Kanchanaburi Province
at its south-eastern tip. The land area is 12,155 km2. The Dawna Range, running along the eastern side of the state in a NNW–SSE direction, forms a natural border with Kayin State. Mon State
Mon State
includes some small islands, such as Kalegauk, Wa Kyun
Wa Kyun
and Kyungyi Island, along its 566 km of coastline
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Light Infantry
Light infantry
Light infantry
is a designation applied to certain types of foot soldiers (infantry) throughout history, typically having lighter equipment or armament or a more mobile or fluid function than other types of infantry, such as heavy infantry or line infantry. Historically, light infantry often fought as skirmishers — soldiers who fight in a loose formation ahead of the main army to harass, delay and generally "soften up" an enemy before the main battle
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Brigadier General
Brigadier
Brigadier
general (Brig. Gen.) is a senior rank in the armed forces. It is the lowest ranking general officer in some countries, usually sitting between the ranks of colonel and major general. When appointed to a field command, a brigadier general is typically in command of a brigade consisting of around 4,000 troops (four battalions). In some countries a brigadier general is informally designated as a one-star general (OF-6). In some countries, this rank is given the name of brigadier, which is often considered not to be a general-officer rank, but is usually equivalent to brigadier general in the armies of nations that use the rank. The rank can be traced back to the militaries of Europe where a brigadier general, or simply a brigadier, would command a brigade in the field
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Major General
Major
Major
general (abbreviated MG,[1] Maj. Gen. and similar) is a military rank used in many countries. It is derived from the older rank of sergeant major general. The disappearance of the "sergeant" in the title explains the apparently confusing phenomenon whereby a lieutenant general outranks a major general. (Although a major outranks a lieutenant, a lieutenant outranks a sergeant-major). In the Commonwealth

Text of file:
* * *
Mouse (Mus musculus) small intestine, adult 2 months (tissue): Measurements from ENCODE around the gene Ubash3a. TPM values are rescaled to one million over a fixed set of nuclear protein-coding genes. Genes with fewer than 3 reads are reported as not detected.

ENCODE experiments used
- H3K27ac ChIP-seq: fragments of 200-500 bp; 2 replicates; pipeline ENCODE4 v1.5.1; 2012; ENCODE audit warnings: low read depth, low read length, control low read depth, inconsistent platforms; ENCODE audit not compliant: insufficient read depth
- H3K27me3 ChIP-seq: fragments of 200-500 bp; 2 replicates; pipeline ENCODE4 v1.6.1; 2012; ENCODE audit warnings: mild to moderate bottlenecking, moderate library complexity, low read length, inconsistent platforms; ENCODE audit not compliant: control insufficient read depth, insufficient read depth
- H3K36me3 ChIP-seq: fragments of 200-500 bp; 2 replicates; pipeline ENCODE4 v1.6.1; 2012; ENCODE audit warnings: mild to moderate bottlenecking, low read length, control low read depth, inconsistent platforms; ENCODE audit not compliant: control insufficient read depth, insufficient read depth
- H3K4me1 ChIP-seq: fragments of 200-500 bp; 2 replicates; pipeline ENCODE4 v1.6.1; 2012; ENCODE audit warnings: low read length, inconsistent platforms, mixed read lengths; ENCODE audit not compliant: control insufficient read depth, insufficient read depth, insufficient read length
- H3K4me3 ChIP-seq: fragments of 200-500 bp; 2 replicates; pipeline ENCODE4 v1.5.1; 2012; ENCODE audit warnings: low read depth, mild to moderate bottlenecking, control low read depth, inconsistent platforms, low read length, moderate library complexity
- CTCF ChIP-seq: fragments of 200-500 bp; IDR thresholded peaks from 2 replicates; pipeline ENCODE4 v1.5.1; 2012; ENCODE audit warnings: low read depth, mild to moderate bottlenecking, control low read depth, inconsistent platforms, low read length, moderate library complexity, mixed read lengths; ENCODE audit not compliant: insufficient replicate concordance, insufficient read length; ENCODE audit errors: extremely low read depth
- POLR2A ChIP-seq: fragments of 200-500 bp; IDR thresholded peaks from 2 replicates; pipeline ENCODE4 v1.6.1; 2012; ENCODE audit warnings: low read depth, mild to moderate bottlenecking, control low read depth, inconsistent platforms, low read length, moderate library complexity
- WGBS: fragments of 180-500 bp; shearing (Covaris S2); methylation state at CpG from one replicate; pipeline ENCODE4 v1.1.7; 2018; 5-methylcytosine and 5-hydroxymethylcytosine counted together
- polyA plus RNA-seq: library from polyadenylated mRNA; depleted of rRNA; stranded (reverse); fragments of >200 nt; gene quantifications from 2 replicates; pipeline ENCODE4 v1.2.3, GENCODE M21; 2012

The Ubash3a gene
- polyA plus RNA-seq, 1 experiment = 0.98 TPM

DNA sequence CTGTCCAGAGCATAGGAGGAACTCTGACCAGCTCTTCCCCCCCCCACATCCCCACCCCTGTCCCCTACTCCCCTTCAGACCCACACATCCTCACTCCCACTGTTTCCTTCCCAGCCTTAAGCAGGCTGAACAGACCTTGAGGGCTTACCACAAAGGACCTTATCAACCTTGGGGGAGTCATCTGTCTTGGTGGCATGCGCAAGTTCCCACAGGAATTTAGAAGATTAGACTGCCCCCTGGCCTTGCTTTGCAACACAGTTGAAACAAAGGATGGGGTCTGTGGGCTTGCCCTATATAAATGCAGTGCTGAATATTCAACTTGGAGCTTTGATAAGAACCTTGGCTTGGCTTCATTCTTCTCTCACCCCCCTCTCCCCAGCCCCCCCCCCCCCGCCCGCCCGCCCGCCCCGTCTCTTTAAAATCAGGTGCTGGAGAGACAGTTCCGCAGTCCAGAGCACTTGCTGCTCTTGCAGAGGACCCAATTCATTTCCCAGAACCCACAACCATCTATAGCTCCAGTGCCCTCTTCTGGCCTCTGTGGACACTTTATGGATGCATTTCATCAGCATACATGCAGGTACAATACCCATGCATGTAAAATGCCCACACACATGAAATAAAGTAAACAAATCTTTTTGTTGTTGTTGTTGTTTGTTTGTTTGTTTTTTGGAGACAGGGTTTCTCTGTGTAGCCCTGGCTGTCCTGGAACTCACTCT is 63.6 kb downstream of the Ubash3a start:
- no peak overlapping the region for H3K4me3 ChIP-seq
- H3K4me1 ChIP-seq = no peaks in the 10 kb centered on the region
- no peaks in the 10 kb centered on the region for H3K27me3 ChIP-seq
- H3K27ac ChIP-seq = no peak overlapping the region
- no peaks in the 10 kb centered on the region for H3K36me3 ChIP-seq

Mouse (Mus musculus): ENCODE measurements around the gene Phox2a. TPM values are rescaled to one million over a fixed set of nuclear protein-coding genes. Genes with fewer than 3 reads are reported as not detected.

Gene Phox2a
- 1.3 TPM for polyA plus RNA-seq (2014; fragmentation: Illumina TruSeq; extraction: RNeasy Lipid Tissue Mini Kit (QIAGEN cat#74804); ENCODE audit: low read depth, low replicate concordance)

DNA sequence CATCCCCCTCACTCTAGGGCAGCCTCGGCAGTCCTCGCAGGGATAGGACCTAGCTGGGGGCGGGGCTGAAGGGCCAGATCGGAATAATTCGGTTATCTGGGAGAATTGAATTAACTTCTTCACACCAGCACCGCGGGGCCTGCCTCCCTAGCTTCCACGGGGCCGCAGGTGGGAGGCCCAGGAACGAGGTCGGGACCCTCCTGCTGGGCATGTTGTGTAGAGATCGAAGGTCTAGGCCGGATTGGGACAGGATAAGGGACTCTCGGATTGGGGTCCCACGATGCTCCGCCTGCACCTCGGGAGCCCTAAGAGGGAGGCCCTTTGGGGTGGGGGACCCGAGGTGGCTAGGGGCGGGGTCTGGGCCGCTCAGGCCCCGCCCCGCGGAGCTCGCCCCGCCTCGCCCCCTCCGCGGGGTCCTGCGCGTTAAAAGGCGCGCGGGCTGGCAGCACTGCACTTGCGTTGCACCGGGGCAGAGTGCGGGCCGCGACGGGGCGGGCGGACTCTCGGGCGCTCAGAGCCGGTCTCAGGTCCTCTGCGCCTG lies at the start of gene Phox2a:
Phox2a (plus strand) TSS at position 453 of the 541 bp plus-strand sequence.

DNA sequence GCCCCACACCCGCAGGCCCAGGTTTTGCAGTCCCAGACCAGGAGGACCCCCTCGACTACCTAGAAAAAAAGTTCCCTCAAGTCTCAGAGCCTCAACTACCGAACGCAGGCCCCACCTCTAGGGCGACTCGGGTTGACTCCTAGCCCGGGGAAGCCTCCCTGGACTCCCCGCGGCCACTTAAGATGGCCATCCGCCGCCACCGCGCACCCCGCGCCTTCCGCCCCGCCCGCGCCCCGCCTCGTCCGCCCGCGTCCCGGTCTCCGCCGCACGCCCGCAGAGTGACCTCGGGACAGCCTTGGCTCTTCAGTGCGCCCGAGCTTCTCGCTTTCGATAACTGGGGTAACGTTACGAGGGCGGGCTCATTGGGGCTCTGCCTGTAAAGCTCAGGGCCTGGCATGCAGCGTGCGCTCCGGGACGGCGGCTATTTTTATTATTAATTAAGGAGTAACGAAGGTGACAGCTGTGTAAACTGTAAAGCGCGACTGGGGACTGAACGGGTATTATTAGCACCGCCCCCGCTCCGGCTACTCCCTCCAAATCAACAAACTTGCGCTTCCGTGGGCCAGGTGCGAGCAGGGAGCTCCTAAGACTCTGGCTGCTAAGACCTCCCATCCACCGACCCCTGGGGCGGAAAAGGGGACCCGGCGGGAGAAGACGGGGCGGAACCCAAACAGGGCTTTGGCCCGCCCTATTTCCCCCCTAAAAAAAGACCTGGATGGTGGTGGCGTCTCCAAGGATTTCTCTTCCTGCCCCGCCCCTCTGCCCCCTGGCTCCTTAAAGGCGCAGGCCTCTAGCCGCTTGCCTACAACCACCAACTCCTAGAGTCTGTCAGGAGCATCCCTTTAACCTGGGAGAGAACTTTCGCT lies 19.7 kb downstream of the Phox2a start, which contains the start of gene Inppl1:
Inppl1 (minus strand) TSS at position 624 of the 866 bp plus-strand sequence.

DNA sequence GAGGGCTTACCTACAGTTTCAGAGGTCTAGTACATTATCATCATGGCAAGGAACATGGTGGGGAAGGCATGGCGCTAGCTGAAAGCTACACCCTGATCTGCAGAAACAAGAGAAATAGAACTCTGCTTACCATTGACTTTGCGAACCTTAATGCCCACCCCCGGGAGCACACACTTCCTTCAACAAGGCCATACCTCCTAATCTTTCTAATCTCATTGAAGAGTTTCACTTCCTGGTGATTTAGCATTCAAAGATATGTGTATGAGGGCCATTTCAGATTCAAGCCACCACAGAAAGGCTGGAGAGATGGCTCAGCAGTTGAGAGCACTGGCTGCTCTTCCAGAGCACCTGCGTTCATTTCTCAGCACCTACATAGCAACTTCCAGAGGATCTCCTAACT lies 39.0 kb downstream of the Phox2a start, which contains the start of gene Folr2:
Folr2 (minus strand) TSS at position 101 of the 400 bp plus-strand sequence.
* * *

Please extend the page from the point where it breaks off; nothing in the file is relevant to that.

Commonwealth
and the United States, it is a division commander's rank subordinate to the rank of lieutenant general and senior to the ranks of brigadier and brigadier general
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Brigadier General
Brigadier
Brigadier
general (Brig. Gen.) is a senior rank in the armed forces. It is the lowest ranking general officer in some countries, usually sitting between the ranks of colonel and major general. When appointed to a field command, a brigadier general is typically in command of a brigade consisting of around 4,000 troops (four battalions). In some countries a brigadier general is informally designated as a one-star general (OF-6). In some countries, this rank is given the name of brigadier, which is often considered not to be a general-officer rank, but is usually equivalent to brigadier general in the armies of nations that use the rank. The rank can be traced back to the militaries of Europe where a brigadier general, or simply a brigadier, would command a brigade in the field